KEZIA DUGDALE says the Scottish Parliament needs to take a new approach to interns – and pay them the living wage
My first experience of the Scottish Parliament was back in 2004 when I secured an unpaid internship working for a Labour MSP. I had graduated the previous summer and had been desperately trying to find graduate employment with no success.
There’s no doubt that the three month spell I had working for that MSP helped me get my first job as a Campaigns Adviser for Edinburgh University Student’s Association. They were looking for someone with a working knowledge of the Scottish Parliament and how to influence it. Suddenly I was in a position to demonstrate first-hand experience of it and so I got the job.
I remain extremely grateful for that opportunity – but I’m also acutely aware of how many young people may never get that chance, simply because they can’t afford to work for free.
It was therefore apt that the first motion I put down as an MSP was on Parliamentary interns. It called for MSPs to pledge that they would not employ interns without paying them the living wage, with the aim of breaking down systematic barriers to politics that I believe unpaid interns represent.
Since putting down that motion, I’ve been humbled by the support of many MSPs, including Labour’s Neil Bibby, John Park, Drew Smith, Jenny Marra, and the SNP’s Humza Yousaf. It has also been endorsed by Intern Aware and supported by an autonomous campaign on facebook, primarily targeting students to write to their MSPs.
But in all honesty, I know that the motion is little but a mouthpiece, and it is action that is wanting. There are MSPs who I have spoken to who believe in the spirit of the motion and, if not for the appearance of hypocrisy, due to their previous or current employment practices, would have supported it. There were others who were concerned that if they paid their interns a living wage, that would come at the cost of reducing wages for their full-time members of staff, and I accept this as a very valid concern. I am sure that there are may be a few members who feel that unpaid internships are acceptable – and I do not seek to change their minds (at least in this post!).
This has led me to stew over the issue and think about possible solutions. I had the kernel of an idea, which I hoped to develop over the summer, but it has been somewhat pre-empted by developments in Westminster.
Yesterday, I wrote to the Presiding Officer and the Chief Executive of the Parliament asking them to consider a scheme that would balance the ambitions of my motion, with the concerns of my colleagues, by creating a dedicated Internship scheme for Parliament. I believe that this would provide the leadership that our Parliament should show: that a fair day’s work deserves a fair day’s wages.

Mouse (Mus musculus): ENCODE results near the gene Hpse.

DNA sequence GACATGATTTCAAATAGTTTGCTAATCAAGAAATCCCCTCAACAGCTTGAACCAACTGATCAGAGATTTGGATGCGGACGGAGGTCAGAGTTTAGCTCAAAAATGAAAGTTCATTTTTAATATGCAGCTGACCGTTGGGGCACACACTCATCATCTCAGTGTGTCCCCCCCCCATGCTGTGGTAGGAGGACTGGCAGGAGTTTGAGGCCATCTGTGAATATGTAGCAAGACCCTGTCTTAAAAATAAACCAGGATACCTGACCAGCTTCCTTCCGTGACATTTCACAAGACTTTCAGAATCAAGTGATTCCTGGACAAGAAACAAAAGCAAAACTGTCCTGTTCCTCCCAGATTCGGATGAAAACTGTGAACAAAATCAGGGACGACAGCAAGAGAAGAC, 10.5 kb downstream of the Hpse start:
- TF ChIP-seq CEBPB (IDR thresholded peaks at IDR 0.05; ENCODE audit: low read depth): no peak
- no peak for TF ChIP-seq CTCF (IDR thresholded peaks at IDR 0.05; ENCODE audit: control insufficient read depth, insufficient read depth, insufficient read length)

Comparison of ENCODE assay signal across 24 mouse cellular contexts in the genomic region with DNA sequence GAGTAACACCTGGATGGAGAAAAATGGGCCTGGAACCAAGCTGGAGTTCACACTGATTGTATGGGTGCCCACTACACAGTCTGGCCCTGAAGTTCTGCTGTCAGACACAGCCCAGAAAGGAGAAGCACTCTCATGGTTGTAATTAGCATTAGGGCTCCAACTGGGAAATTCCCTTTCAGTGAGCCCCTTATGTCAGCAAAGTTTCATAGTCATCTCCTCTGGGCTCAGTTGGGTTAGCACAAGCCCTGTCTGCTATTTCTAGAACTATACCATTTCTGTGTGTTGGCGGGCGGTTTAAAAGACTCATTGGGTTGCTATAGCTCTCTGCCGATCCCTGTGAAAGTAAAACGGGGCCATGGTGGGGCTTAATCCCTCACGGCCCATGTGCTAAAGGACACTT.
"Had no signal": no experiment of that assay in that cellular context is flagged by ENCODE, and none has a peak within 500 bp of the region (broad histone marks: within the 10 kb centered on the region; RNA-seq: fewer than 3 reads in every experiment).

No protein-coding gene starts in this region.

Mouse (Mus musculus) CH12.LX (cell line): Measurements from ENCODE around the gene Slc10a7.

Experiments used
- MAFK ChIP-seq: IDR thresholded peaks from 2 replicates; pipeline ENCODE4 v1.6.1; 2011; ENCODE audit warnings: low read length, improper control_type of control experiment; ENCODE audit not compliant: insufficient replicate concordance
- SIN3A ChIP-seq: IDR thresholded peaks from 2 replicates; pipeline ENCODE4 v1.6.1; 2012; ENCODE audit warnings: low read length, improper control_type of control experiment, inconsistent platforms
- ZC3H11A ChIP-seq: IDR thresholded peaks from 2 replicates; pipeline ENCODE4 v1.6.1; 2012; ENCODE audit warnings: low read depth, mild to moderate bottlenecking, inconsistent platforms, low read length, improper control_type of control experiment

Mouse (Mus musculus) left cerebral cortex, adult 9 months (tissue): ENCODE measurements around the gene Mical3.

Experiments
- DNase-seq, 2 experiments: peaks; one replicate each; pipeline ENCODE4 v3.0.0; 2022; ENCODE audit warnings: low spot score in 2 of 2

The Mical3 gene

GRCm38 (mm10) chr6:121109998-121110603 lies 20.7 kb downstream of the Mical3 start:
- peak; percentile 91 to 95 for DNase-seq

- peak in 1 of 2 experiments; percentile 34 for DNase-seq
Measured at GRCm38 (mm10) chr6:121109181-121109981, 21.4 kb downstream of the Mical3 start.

How would this scheme work? Well in my mind there is a clear way in which paid internships could be facilitated through the Parliament. The idea would be that the Parliament could use the power of the structures and systems already in place to service an internship programme, with set standards, term and wages. Its own HR functions could be used for the purposes of open and accessible recruitment, as well as dealing with the important payroll functions.
Such a scheme could offer three month, part-time internships within the Parliament building, yes, within the offices of MSPs but also in other Parliamentary departments, such as SPICe, in the committee clerk system, legal, IT, facilities management, catering etc.
This scheme would offer a number of benefits:
- – the internships would accessible to people of all backgrounds due to the payments being offered
- – the recruitment process would be more open, and as far as possible would assess both potential and academic merit
- – the scheme would be likely to be viewed with great prestige and formalise the process
- – the wages would not come out of MSP’s strict budgets, but a dedicated budget set by the Parliament’s Corporate Body, removing some of the opposition to the original motion.
Furthermore, I believe that this is something that fits not just with Labour’s principles of equality, but also with the Parliament’s founding principles of openness and accessibility and to serve as the people’s Parliament. I hope that this idea will leave us in a better position to lead on equality and social justice, both inside and outside of the Parliament.
Much of the principle, and indeed the detail, is ripe for debate. But that debate around social mobility, political elitism and the accessibility of our great Parliament deserves further attention.
Kezia Dugdale is a Labour MSP for Lothians.